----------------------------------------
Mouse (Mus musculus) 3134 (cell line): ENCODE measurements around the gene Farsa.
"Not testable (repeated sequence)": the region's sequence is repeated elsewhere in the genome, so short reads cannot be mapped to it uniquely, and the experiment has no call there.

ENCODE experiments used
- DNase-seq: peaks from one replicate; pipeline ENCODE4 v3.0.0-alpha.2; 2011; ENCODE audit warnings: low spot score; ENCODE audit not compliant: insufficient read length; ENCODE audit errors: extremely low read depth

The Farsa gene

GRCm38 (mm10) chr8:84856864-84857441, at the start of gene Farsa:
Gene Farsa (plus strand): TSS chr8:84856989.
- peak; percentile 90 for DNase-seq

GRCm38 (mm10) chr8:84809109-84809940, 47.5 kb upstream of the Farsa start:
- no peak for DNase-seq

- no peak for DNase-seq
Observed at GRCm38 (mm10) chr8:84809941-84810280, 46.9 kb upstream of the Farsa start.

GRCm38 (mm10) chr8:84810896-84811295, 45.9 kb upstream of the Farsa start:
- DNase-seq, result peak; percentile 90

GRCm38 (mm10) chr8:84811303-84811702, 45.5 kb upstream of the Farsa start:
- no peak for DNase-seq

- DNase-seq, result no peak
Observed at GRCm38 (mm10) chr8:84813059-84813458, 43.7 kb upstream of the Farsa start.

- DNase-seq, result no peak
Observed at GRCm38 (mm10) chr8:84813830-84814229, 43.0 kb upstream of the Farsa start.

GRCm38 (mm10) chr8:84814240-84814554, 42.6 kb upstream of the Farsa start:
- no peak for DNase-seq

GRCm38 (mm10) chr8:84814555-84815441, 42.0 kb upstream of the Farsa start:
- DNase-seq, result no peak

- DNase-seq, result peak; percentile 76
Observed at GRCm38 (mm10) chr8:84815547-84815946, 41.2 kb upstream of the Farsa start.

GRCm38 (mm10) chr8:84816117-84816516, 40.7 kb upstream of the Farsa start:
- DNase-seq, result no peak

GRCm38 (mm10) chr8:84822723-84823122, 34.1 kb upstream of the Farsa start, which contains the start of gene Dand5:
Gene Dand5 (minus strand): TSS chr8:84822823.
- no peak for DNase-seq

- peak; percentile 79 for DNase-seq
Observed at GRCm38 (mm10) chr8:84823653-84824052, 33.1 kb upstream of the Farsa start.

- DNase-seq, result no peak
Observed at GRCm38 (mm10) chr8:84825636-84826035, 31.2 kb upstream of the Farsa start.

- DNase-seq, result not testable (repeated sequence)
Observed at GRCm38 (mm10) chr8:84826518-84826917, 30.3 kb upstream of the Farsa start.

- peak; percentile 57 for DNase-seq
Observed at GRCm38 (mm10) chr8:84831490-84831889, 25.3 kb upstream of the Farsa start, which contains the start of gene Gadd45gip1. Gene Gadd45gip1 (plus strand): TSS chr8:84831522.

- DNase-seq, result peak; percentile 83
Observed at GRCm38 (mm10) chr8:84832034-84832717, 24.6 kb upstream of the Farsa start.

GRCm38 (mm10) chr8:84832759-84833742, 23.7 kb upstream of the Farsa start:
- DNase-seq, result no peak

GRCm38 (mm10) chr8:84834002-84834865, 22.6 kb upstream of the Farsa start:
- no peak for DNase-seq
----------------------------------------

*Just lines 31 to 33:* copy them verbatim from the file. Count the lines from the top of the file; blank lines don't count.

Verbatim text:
- no peak for DNase-seq

- peak; percentile 79 for DNase-seq
Observed at GRCm38 (mm10) chr8:84823653-84824052, 33.1 kb upstream of the Farsa start.